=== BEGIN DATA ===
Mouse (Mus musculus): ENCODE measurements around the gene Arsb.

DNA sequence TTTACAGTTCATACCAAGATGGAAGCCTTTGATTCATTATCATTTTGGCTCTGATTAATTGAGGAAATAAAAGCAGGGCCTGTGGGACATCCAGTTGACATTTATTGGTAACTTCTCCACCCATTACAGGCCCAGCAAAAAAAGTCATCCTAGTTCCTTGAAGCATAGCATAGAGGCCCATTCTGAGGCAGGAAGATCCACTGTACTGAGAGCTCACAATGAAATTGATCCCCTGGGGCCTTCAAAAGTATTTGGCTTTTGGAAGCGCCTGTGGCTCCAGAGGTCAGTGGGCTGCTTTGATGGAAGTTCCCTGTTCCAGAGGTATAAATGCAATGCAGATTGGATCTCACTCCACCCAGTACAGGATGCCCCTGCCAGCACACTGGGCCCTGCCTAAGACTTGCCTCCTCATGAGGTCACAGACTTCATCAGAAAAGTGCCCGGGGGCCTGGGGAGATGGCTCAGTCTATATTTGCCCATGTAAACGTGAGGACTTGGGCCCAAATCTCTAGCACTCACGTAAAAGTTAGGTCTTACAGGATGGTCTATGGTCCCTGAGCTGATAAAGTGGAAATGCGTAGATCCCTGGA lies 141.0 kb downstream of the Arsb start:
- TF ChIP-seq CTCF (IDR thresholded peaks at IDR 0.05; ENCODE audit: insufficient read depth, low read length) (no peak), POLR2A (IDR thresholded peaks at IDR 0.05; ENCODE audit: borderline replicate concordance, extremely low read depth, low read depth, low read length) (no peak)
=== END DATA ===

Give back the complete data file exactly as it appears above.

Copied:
Mouse (Mus musculus): ENCODE measurements around the gene Arsb.

DNA sequence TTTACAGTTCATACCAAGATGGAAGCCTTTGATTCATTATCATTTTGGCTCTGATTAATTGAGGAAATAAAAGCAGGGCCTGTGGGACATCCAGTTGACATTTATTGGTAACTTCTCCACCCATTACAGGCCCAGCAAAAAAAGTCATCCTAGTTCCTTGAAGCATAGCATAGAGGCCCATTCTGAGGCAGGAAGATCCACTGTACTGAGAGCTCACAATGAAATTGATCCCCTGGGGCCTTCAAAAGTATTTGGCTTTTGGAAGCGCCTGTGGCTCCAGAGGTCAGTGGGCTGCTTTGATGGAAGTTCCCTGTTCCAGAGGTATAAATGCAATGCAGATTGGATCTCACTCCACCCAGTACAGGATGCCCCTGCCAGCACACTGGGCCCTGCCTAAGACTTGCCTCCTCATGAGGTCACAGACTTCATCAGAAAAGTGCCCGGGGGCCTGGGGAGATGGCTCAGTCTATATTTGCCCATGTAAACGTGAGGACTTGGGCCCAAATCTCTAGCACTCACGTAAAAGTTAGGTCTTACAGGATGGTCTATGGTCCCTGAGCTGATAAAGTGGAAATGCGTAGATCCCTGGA lies 141.0 kb downstream of the Arsb start:
- TF ChIP-seq CTCF (IDR thresholded peaks at IDR 0.05; ENCODE audit: insufficient read depth, low read length) (no peak), POLR2A (IDR thresholded peaks at IDR 0.05; ENCODE audit: borderline replicate concordance, extremely low read depth, low read depth, low read length) (no peak)